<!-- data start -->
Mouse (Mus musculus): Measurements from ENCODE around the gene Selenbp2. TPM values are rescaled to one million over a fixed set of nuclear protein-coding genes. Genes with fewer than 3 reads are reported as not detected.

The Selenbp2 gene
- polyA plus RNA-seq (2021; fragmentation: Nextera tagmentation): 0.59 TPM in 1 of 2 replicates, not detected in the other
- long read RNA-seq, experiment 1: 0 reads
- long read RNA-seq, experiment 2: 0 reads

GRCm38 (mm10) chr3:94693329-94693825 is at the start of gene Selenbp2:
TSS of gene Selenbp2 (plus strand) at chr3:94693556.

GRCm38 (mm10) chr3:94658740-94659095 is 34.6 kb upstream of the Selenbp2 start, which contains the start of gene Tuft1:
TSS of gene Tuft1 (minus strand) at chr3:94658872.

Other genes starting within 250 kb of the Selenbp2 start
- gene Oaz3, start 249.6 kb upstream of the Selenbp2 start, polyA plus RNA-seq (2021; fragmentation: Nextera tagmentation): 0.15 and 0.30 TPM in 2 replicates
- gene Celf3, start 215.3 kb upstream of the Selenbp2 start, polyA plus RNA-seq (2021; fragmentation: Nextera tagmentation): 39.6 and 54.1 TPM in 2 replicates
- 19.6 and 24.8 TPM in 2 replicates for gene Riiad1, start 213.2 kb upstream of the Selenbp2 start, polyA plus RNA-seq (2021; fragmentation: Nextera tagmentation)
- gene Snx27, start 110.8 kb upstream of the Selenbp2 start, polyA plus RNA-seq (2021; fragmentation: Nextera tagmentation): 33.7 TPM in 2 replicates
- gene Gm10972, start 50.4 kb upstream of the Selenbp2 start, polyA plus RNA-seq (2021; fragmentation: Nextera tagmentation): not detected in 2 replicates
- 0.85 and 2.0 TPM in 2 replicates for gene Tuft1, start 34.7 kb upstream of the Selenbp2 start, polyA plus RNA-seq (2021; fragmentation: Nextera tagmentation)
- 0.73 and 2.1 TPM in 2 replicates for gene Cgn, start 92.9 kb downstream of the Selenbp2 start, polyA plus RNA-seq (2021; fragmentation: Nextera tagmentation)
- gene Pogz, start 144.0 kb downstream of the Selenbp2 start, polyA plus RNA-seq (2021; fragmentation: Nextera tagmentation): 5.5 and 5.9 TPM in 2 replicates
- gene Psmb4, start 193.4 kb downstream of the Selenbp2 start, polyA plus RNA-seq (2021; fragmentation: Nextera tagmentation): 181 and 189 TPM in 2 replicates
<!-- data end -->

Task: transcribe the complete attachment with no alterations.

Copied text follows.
Mouse (Mus musculus): Measurements from ENCODE around the gene Selenbp2. TPM values are rescaled to one million over a fixed set of nuclear protein-coding genes. Genes with fewer than 3 reads are reported as not detected.

The Selenbp2 gene
- polyA plus RNA-seq (2021; fragmentation: Nextera tagmentation): 0.59 TPM in 1 of 2 replicates, not detected in the other
- long read RNA-seq, experiment 1: 0 reads
- long read RNA-seq, experiment 2: 0 reads

GRCm38 (mm10) chr3:94693329-94693825 is at the start of gene Selenbp2:
TSS of gene Selenbp2 (plus strand) at chr3:94693556.

GRCm38 (mm10) chr3:94658740-94659095 is 34.6 kb upstream of the Selenbp2 start, which contains the start of gene Tuft1:
TSS of gene Tuft1 (minus strand) at chr3:94658872.

Other genes starting within 250 kb of the Selenbp2 start
- gene Oaz3, start 249.6 kb upstream of the Selenbp2 start, polyA plus RNA-seq (2021; fragmentation: Nextera tagmentation): 0.15 and 0.30 TPM in 2 replicates
- gene Celf3, start 215.3 kb upstream of the Selenbp2 start, polyA plus RNA-seq (2021; fragmentation: Nextera tagmentation): 39.6 and 54.1 TPM in 2 replicates
- 19.6 and 24.8 TPM in 2 replicates for gene Riiad1, start 213.2 kb upstream of the Selenbp2 start, polyA plus RNA-seq (2021; fragmentation: Nextera tagmentation)
- gene Snx27, start 110.8 kb upstream of the Selenbp2 start, polyA plus RNA-seq (2021; fragmentation: Nextera tagmentation): 33.7 TPM in 2 replicates
- gene Gm10972, start 50.4 kb upstream of the Selenbp2 start, polyA plus RNA-seq (2021; fragmentation: Nextera tagmentation): not detected in 2 replicates
- 0.85 and 2.0 TPM in 2 replicates for gene Tuft1, start 34.7 kb upstream of the Selenbp2 start, polyA plus RNA-seq (2021; fragmentation: Nextera tagmentation)
- 0.73 and 2.1 TPM in 2 replicates for gene Cgn, start 92.9 kb downstream of the Selenbp2 start, polyA plus RNA-seq (2021; fragmentation: Nextera tagmentation)
- gene Pogz, start 144.0 kb downstream of the Selenbp2 start, polyA plus RNA-seq (2021; fragmentation: Nextera tagmentation): 5.5 and 5.9 TPM in 2 replicates
- gene Psmb4, start 193.4 kb downstream of the Selenbp2 start, polyA plus RNA-seq (2021; fragmentation: Nextera tagmentation): 181 and 189 TPM in 2 replicates